The Laṅkāvatāra Sūtra (Sanskrit: लंकावतारसूत्र Laṅkāvatāra Sūtra ; traditional Chinese: 楞伽經; pinyin: léngqié jīng) is a sutra of Mahāyāna Buddhism. The sūtra recounts a teaching primarily between the Buddha and a bodhisattva named Mahāmati ("Great Wisdom"). The sūtra is set in Laṅkā, the island fortress capital of Rāvaṇa, the king of rākṣasas. The title of this text roughly translates as, "Scripture of the Descent into Laṅkā."
The Laṅkāvatāra Sūtra figured prominently in the development of Chinese, Tibetan Buddhism and Japanese Buddhism. It is notably an important sūtra in Chinese Chán and its Japanese version, Zen.
The Laṅkāvatāra Sūtra draws upon the concepts and doctrines of Yogācāra and Tathāgatagarbha. The most important doctrine issuing from the Laṅkāvatāra Sūtra is that of the primacy of consciousness (Skt. vijñāna) and the teaching of consciousness as the only reality. The sūtra asserts that all the objects of the world, and the names and forms of experience, are merely manifestations of the mind. The Laṅkāvatāra Sūtra describes the various tiers of consciousness in the individual, culminating in the "storehouse consciousness" (Skt. Ālayavijñāna), which is the base of the individual's deepest awareness and his tie to the cosmic.
History and editions
According to one scholar, "it is generally believed that the sutra was compiled during 350-400 CE," although "many who have studied the sutra are of opinion that the introductory chapter and the last two chapters were added to the book at a later period." A number of ancient translations of the Laṅkāvatāra Sūtra were made from Sanskrit into the Chinese language, as early as the 3rd century CE with a translation by the Indian monk Dharmarakṣa. Of these, only three are now extant.
The first extant Chinese translation is Taisho Tripitaka 670 (楞伽阿跋多羅寶經). This is the earliest edition which was translated by Guṇabhadra in 443 CE, and divided into four fascicles. This edition by Guṇabhadra is said to be the one handed down from the founder of Chinese Zen, Bodhidharma, to the Second Patriarch, Huike, saying:
- I have here the Laṅkāvatāra in four fascicles which I now pass to you. It contains the essential teaching concerning the mind-ground of the Tathagata, by means of which you lead all sentient beings to the truth of Buddhism.
The second extant Chinese translation is Taisho Tripitaka 671 (入楞伽經). This second edition was translated by Bodhiruci in 513 CE, and divided into ten fascicles. This edition is criticized in the imperial preface to the later translation, which says that it contains extra words and sentences mixed in that detract from the original meaning.
The third extant Chinese translation is Taisho Tripitaka 672 (大乘入楞伽經). This third edition was translated by Śikṣānanda in 700-704 CE, and divided into seven fascicles. This final translation was made at the behest of Empress Wu Zetian, after Śikṣānanda had completed his 80-fascicle translation of the Avataṃsaka Sūtra. This translation is said to have employed five separate Sanskrit editions for accuracy. Before the final edits to this version had been made, Śikṣānanda returned to India, and another Indian monk came to China who had studied the Buddhist sutras for 25 years in India, and who knew the Laṅkāvatāra Sūtra. He was then given the task of revising the translation made by Śikṣānanda.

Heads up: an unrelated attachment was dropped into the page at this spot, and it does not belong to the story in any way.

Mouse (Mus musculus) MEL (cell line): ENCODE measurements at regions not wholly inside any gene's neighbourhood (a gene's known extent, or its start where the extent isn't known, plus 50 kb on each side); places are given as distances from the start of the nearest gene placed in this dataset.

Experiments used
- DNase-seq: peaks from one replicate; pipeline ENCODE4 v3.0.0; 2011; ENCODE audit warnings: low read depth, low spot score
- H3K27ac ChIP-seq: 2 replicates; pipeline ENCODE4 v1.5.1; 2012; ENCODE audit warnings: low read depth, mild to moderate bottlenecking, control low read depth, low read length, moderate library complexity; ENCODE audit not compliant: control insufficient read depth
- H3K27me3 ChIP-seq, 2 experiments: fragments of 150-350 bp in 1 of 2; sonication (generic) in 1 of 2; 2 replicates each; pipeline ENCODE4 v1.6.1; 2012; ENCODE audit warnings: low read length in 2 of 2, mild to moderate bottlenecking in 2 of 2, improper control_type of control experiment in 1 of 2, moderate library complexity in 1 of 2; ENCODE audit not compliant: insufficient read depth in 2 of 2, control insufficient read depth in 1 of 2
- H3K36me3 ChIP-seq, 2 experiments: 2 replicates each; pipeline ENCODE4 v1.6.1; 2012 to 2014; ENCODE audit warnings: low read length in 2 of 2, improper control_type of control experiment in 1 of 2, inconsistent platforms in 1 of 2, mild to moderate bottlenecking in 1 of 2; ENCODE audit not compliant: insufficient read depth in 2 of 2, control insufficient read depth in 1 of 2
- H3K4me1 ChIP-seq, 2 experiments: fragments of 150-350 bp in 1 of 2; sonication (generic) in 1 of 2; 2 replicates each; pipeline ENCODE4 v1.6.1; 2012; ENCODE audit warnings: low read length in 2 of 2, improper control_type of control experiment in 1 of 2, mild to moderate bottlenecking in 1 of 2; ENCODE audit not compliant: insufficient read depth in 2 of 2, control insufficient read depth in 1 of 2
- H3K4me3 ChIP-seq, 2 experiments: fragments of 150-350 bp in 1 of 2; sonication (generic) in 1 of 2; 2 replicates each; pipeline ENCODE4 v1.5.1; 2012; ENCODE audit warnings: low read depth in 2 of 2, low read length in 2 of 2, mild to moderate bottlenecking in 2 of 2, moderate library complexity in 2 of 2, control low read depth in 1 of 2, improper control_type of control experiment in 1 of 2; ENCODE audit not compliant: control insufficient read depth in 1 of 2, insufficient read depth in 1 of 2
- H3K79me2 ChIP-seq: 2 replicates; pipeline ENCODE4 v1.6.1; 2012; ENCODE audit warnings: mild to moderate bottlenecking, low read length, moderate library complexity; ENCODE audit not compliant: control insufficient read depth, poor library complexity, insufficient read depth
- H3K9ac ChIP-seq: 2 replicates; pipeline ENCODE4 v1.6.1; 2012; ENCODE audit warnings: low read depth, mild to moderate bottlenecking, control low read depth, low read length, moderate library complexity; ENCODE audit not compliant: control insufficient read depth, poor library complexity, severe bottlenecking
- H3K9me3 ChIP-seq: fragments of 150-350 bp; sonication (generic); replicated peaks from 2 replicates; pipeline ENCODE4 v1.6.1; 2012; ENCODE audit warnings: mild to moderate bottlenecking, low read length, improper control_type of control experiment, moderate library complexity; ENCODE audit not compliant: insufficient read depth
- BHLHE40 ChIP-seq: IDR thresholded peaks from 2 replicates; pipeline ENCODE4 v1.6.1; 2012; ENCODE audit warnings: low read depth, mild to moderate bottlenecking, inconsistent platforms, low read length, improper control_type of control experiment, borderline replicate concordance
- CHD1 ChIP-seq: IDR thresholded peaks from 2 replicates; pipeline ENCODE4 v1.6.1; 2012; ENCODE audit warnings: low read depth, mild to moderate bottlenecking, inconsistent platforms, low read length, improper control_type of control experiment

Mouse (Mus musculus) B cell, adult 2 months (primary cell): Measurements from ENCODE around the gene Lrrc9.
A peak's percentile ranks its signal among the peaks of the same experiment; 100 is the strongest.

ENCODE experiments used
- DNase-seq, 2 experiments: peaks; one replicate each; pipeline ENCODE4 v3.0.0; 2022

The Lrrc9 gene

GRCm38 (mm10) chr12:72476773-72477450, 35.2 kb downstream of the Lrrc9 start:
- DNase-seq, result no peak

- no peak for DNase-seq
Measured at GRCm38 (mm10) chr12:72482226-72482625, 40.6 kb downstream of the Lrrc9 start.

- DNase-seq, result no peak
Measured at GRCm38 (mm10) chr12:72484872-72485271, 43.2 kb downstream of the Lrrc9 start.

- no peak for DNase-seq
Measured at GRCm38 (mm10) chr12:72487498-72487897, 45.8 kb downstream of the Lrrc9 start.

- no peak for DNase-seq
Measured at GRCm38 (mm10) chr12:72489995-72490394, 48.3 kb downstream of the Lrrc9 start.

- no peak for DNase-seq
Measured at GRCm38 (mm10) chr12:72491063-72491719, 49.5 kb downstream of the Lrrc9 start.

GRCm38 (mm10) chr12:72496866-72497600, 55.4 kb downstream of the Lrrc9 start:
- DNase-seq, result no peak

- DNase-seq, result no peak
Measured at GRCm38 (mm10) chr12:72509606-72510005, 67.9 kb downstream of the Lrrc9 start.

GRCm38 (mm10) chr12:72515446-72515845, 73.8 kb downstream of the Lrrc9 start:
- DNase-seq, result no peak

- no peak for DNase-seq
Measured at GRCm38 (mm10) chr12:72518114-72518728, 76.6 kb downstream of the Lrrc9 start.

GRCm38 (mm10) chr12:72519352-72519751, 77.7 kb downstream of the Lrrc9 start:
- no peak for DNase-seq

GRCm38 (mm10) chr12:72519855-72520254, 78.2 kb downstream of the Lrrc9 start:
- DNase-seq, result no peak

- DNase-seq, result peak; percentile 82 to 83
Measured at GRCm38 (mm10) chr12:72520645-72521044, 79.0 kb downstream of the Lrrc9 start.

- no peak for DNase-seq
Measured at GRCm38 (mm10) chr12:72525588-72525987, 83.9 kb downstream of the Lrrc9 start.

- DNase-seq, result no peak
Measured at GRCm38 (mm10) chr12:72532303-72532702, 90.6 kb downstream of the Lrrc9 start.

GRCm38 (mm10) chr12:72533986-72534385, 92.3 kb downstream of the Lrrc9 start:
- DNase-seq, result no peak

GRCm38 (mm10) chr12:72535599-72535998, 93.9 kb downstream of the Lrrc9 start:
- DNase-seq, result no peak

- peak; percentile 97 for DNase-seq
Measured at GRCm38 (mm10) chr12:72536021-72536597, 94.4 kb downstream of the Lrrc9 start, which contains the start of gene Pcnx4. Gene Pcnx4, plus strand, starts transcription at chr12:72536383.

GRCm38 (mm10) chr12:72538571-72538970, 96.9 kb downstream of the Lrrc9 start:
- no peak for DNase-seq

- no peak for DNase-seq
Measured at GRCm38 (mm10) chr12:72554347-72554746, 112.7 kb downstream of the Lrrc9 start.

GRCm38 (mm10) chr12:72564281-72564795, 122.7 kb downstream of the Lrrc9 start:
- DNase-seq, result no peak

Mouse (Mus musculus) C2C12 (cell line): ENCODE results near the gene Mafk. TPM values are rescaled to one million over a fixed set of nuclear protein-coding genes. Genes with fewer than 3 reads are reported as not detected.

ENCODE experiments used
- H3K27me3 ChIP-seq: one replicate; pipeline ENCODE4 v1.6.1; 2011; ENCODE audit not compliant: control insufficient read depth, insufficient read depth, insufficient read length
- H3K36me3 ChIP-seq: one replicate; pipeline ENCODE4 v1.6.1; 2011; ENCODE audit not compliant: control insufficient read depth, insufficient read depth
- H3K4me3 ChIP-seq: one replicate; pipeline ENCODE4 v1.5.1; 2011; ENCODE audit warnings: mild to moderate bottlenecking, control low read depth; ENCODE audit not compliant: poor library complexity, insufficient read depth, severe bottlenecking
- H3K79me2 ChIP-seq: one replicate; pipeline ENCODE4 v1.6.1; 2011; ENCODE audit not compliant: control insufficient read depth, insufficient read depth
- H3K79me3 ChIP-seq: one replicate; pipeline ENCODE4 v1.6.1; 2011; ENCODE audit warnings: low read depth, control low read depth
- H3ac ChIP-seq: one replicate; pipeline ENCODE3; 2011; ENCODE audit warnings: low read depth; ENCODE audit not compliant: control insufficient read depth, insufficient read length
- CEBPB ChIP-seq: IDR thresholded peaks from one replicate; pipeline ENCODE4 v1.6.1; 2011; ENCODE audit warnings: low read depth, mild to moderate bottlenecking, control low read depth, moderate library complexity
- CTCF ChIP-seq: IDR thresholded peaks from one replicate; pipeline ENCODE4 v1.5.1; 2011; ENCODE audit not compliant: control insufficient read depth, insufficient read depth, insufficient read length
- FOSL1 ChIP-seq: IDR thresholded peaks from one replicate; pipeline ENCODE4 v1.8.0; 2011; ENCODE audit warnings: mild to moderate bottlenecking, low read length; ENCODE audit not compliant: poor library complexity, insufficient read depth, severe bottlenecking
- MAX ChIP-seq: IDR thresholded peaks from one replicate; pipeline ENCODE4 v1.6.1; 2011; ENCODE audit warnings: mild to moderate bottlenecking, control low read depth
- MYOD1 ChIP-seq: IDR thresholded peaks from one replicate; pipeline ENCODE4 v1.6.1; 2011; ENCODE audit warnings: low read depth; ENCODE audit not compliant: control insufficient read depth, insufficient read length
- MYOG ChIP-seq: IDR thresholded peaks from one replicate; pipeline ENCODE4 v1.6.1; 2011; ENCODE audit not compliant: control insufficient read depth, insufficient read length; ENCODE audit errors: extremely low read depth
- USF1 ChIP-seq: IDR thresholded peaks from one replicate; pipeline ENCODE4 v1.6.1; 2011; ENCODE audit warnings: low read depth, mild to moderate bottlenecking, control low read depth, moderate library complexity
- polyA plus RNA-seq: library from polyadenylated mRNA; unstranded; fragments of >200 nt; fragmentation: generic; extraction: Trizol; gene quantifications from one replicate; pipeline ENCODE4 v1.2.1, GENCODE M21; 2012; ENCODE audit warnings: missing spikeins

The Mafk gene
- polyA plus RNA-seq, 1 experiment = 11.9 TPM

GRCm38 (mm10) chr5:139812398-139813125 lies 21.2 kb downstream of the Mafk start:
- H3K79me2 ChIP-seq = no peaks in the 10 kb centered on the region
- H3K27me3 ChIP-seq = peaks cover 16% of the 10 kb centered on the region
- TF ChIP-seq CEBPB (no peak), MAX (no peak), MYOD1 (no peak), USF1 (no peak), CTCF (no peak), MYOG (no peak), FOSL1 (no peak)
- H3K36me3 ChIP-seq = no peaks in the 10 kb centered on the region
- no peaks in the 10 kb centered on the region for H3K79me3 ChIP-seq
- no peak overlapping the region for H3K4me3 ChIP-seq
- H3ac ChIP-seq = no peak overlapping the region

In addition to these Chinese translations, an extant Sanskrit edition of the Laṅkāvatāra Sūtra is available, as well as a Tibetan edition.
The late Sanskrit edition of the Laṅkāvatāra Sūtra was translated into Japanese and English by D.T. Suzuki. This was published in 1932 as The Lankavatara Sutra: A Mahayana Text.
Red Pine has translated the earliest extant edition of the Laṅkāvatāra Sūtra, the Guṇabhadra edition in four fascicles. This translation was published in 2012 as The Lankavatara Sutra: Translation and Commentary.
楞伽経 (Skt; Chin Leng-ch’ieh-ching; Jpn Ryoga-kyo )
A Mahayana sutra that discusses the Consciousness-Only doctrine, especially the alaya-consciousness, and the inherent potential for Buddhahood. The Sanskrit text of the Lankavatara Sutra is thought to have been composed around C.E. 400. It represents the integration of two doctrines—that of the matrix of the Thus Come One and the Consciousness-Only doctrine—and asserts that all people possess the matrix of the Thus Come One, or the potential for Buddhahood. It equates the matrix of the Thus Come One with the alaya-consciousness. The sutra takes the form of a discourse by Shakyamuni Buddha on Mount Lanka, the actual location of which is unknown. Some scholars identify Lanka with Sri Lanka, while others place it in southern or central India. In addition to the Sanskrit manuscript and two Tibetan translations, there are three extant Chinese versions:
(1) one translated in 443 by Gunabhadra, a monk from central India;
(2) another, in 513 by Bodhiruchi, a monk from northern India; and
(3) a third produced between 700 and 704 by Shikshananda, a monk of Khotan in Central Asia. A fourth, actually the earliest version, translated in the early fifth century by Dharmaraksha, a monk from central India, is lost. An important text for the early Zen (Ch'an) school in China, the Lankavatara Sutra was related to the development of the Zen school during the T'ang dynasty (618-907). Many commentaries on the sutra were produced during the T'ang, Sung (960-1279), and Ming (1368-1644) dynasties.